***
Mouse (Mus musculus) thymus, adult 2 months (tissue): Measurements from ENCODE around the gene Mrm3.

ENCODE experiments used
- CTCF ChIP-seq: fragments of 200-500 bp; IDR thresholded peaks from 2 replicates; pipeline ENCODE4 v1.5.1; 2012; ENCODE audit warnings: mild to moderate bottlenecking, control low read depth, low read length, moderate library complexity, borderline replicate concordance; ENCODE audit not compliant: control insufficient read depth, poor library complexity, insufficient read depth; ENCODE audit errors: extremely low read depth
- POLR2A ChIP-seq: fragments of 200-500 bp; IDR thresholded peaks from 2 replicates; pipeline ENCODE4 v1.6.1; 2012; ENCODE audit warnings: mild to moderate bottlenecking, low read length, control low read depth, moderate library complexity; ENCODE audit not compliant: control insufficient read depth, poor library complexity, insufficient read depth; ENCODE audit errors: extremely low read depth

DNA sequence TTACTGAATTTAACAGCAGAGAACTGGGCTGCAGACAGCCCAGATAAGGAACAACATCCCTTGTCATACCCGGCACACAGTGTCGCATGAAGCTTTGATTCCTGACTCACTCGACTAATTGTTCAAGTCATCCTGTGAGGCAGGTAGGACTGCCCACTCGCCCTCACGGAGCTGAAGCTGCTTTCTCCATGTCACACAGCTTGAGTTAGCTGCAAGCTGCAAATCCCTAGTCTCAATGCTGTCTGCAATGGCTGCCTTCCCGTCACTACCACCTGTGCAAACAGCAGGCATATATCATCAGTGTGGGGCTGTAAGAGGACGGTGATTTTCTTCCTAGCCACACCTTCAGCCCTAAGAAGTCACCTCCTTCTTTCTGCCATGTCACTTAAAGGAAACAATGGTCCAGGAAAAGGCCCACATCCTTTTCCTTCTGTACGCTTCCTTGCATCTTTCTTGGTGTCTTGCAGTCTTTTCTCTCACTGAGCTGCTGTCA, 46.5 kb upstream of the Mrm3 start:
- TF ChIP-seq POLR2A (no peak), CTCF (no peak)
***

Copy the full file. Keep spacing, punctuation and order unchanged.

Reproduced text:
Mouse (Mus musculus) thymus, adult 2 months (tissue): Measurements from ENCODE around the gene Mrm3.

ENCODE experiments used
- CTCF ChIP-seq: fragments of 200-500 bp; IDR thresholded peaks from 2 replicates; pipeline ENCODE4 v1.5.1; 2012; ENCODE audit warnings: mild to moderate bottlenecking, control low read depth, low read length, moderate library complexity, borderline replicate concordance; ENCODE audit not compliant: control insufficient read depth, poor library complexity, insufficient read depth; ENCODE audit errors: extremely low read depth
- POLR2A ChIP-seq: fragments of 200-500 bp; IDR thresholded peaks from 2 replicates; pipeline ENCODE4 v1.6.1; 2012; ENCODE audit warnings: mild to moderate bottlenecking, low read length, control low read depth, moderate library complexity; ENCODE audit not compliant: control insufficient read depth, poor library complexity, insufficient read depth; ENCODE audit errors: extremely low read depth

DNA sequence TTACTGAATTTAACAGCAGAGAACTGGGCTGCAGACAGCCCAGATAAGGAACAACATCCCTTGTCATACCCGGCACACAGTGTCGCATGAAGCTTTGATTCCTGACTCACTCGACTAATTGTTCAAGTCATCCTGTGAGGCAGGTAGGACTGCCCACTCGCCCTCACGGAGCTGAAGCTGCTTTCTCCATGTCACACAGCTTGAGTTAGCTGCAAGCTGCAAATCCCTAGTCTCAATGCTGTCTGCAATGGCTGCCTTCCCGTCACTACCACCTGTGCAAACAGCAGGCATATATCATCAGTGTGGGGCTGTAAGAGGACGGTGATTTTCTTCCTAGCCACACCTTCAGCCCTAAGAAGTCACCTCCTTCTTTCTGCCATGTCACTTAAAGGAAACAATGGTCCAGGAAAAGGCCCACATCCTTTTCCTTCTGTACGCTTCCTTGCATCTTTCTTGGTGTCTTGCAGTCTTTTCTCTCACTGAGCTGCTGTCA, 46.5 kb upstream of the Mrm3 start:
- TF ChIP-seq POLR2A (no peak), CTCF (no peak)